Booksigning photos and other thoughts...
The booksigning in Brighton was nice. It was especially fun to see some dear friends and to meet some new ones. Here are a few photos from the event. The first one is me sitting in the quiet store hoping for a few visitors! I am grateful for everyone who made the effort to come out! The store wasn't very busy the first hour, but picked up a little during the second one. I've discovered that children have eagle eyes for candy dishes. At every signing they come asking (or just taking) either the mints - or more often - the Dove dark chocolate. :) In the last week I've signed about 80 books, which is pretty amazing! (Not all from the book signings - some others in between.) I have to admit, it's taken some time to figure out what to say and at times how to personalize notes of this kind. I prayed about what verses to put under my name and have one for Michal - Psalm 34:8 "Taste and see that the Lord is good."
For Abigail God showed me the blessing that Aaron was to say over the people of Israel found in Numbers 6:24-26. "The LORD bless you and keep you; the LORD make his face to shine upon you and be gracious to you; the LORD lift up his countenance upon you and give you peace."
I also found a Hebrew phrase I like to use, but it took a cheat sheet to help me spell it correctly. Even then, I messed up the meaning just a bit. (Don't tell anyone!) The phrase is Shalom Aleikhem which means "Peace be upon you." I can now spell it without looking but for several books I wrote the meaning as "Peace be unto you." So for those of you with the wrong meaning, my apologies! I really shouldn't try to talk and write at the same time. I misspelled my own name at the Woodside signing! Fortunately, that only happened once!
I spent the weekend brainstorming with my crit partner for a new series, and studying Abram and Sarai's life for my current work-in-progress. I'm starting to get a better handle on Sarai, starting to get inside her head and heart, so to speak. I takes me a while, but once the story gets going, I gain more confidence. I have to go back to the beginning and fix a lot, but will keep going until I finish the first draft now that I'm starting to see the story.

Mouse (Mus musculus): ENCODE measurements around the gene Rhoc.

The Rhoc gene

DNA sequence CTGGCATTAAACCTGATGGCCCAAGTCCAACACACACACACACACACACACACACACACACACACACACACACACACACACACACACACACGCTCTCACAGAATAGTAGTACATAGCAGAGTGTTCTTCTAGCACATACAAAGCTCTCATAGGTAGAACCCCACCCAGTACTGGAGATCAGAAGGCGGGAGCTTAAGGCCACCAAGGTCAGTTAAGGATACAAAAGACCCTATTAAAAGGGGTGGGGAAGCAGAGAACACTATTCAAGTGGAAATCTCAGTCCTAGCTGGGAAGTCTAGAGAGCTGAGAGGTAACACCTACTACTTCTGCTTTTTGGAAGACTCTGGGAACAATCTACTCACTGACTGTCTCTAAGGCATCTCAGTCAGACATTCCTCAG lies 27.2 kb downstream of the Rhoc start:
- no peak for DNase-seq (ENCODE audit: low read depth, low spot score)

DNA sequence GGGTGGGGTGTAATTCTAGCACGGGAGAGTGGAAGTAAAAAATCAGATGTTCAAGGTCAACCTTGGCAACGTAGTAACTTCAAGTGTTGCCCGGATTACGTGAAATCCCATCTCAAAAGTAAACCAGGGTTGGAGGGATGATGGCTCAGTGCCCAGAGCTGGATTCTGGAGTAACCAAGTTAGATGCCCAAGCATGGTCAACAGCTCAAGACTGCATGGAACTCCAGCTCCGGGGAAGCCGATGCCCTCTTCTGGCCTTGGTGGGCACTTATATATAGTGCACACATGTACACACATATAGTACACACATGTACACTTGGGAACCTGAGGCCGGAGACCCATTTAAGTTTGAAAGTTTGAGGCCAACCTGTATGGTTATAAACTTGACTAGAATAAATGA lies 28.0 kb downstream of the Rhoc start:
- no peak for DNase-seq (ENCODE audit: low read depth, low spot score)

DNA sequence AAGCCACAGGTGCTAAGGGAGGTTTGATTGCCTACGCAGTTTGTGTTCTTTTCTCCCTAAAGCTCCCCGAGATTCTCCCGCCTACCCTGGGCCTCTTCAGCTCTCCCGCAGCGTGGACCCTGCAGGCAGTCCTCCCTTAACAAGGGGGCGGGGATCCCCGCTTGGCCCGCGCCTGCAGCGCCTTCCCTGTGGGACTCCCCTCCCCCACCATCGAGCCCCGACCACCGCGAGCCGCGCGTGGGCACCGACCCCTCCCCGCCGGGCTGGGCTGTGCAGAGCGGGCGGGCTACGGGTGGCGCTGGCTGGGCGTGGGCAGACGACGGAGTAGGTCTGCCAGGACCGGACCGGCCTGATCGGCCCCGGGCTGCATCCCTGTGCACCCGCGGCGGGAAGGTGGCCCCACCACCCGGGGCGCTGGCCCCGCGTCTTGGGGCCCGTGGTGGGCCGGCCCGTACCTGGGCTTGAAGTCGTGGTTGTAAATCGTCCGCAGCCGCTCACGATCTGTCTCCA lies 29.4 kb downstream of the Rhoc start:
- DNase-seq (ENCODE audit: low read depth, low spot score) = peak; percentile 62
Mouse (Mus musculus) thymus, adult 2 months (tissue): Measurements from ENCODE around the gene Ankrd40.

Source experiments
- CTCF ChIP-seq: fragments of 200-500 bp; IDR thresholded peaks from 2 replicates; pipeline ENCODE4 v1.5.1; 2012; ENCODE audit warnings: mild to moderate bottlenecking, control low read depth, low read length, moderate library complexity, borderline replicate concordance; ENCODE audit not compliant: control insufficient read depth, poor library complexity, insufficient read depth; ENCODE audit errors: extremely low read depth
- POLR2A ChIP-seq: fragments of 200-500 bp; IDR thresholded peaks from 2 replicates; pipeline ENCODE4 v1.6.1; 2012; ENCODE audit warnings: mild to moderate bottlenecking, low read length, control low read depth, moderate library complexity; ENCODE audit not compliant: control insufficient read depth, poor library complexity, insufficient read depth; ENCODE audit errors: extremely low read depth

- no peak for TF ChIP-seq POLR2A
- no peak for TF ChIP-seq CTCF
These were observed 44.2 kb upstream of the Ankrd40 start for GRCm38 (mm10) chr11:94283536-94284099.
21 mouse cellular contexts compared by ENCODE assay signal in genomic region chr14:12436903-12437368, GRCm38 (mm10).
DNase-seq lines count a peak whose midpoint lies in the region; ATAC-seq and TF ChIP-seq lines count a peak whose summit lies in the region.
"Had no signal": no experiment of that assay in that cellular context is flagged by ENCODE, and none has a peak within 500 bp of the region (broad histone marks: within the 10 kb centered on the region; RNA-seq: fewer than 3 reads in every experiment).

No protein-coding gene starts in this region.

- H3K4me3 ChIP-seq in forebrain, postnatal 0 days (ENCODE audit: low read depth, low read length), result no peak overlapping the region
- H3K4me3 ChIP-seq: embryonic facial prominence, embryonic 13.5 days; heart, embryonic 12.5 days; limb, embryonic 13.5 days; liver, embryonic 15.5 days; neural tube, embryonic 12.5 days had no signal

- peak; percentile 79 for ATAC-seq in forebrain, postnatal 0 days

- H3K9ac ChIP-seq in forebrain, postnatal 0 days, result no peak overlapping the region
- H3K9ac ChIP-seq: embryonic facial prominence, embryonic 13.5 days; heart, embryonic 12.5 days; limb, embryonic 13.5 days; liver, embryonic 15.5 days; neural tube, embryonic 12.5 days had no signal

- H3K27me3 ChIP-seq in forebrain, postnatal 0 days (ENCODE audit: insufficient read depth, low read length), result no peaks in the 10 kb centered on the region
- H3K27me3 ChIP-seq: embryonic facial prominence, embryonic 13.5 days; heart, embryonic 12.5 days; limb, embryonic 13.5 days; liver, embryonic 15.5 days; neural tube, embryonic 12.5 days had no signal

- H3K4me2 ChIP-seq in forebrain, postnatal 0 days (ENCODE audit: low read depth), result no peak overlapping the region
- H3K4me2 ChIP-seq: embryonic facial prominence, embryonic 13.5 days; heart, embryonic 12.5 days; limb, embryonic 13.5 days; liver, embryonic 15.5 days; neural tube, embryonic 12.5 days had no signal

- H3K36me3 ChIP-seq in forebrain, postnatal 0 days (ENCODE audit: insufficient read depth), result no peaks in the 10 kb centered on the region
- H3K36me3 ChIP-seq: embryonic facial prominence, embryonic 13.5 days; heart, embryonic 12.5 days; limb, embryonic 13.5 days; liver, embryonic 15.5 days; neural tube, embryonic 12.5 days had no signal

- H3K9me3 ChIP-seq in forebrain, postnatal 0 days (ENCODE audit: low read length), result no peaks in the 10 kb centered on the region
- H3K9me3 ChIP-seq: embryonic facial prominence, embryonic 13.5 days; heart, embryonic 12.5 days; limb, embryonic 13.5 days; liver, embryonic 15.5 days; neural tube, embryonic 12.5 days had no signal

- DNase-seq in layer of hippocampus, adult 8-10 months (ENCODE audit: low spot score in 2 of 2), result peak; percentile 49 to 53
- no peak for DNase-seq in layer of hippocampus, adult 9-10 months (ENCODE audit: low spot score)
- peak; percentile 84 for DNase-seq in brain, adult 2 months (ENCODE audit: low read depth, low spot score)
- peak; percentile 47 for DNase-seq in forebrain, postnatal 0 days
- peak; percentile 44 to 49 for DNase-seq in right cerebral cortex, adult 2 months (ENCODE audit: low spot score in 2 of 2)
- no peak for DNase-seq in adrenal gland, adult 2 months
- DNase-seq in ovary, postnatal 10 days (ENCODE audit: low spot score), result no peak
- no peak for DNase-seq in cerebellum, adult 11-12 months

I've been also thinking a bit about Christian witnessing and the examples our lives leave. I didn't grow up in a legalistic church, but Christians still tended to define themselves by what they didn't do rather than by what Jesus Christ had done for them. And I wonder how effective such a witness like that is.
For instance, if you know me as someone who does not drink or smoke or swear or dance or attend certain movies or read certain books and so on...and I tell you I don't do those things because I am a Christian, doesn't that make you think Christianity is about rules? And doesn't it also lend itself to making people who are not Christians think that to become a Christian I would have to adhere to the same things?
But that's not how Jesus approached those he came to save. He condemned the rule-keeping Pharisees. That's not to say Jesus was a law breaker. Far from it. He was the perfect law giver and law keeper. And he came to fulfill the law. But he also came to build relationships, to show people who he was and what he came to do for them, how he could forgive all the wrong things they'd done before they ever tried to change or fix themselves.
And I was thinking that I would rather not be known by what I don't do. I would rather be known by what Jesus did for me. How he took a lost little girl and made her his own, how he loved her and called her by name, and carried her burdens, forgave all the wrong things she'd done, and gave her more blessings than she could begin to count. Ask me, and let me tell you about the hope that is in me because of what Jesus did for me. Whether I drink or smoke or swear or dance or go to the movies, etc., etc., isn't the point at all. It's that He came. And He came for you and me.